By Darren Waters
BBC News entertainment reporter
All this week the BBC News website is speaking to people whose creativity has been transformed in the digital age.
MP3 is in and vinyl is out
From blogging to podcasting, millions of ordinary people are becoming writers, journalists, broadcasters and film-makers thanks to increasingly affordable and accessible tools.
Raj Panjwani and Charlie Gower were among the first people to buy an Apple iPod when they first appeared on the market.
It transformed the way they enjoyed music as individuals, but the pair, who run a research firm together, realised that MP3 players could also transform music in the public arena.
"We wanted to do something where people could come and share music," explained Mr Gower.
Everyone gets a chance to be a DJ for a night
"The concept of sharing music was getting bigger and bigger at that time."
The pair hit upon the idea of encouraging friends to bring their MP3 players to their local bar in London and give everyone the chance of being a DJ for the night.
"The concept was that this was something anyone could. Music and DJ-ing are very elitist.
Mr Gower said: "We wanted everybody to get involved, play music to each other and essentially share music. It wouldn't be about just the DJ playing to the crowd."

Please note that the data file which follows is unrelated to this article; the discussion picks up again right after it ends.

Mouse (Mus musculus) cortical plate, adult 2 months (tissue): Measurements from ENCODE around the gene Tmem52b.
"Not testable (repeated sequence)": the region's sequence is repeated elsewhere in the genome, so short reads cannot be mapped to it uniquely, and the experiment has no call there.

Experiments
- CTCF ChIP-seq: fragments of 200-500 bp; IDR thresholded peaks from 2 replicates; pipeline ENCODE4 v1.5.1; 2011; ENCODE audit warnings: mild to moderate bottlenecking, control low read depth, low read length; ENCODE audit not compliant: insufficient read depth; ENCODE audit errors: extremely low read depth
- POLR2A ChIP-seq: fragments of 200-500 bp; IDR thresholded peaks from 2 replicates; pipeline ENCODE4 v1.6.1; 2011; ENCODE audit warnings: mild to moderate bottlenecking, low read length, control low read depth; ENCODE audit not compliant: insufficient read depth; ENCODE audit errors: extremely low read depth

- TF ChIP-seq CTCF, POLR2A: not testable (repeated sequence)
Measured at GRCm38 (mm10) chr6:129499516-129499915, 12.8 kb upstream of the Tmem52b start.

Mr Panjwani added: "It is the crowd playing to the crowd. We started doing it and people started really liking it."
In 2003 the pair set up Nowax, an organisation that would encourage people to share their music at live events via MP3 players.
Two years later and Nowax events have been held in Japan, USA, Austria and 10 different cities in the UK.
There is no charge for the service, which includes instructions for how to host a Nowax party, and graphics for posters and flyers to advertise the event.
"We let people play three tracks. But they play their tracks alternately against someone else," said Mr Panjwani.
"It's like an old hip hop style battle. It becomes an engaging organic thing. Someone plays a track then someone can react to that," added Mr Gower.
"A lot of people have an expectation that it will be like a club night, with dance music, but invariably it is never really like that," said Mr Panjwani, adding: "The music goes all over the place."
A list of the music played at each Nowax party is posted on a dedicated website.
A typical evening can mix hardcore dance music, Ska music from the 1970s, rock, pop and soul.
Mr Gower said: "People are getting exposed to a lot more music because of MP3 players. A lot of them hold 10,000 songs and that is a lot of albums.
The types of music played can vary enormously
"You hardly ever find people who just have 60s music or one genre. You'll find people have sweet little folk songs as well as some brutal Aphex Twin."
When it works it is very communal, said Mr Panjwani.
"You can really see people's personalities come through.
"When we have done nights in bars, when there is no dancing, people will purposefully try and throw in something that is obscure or slightly jarring."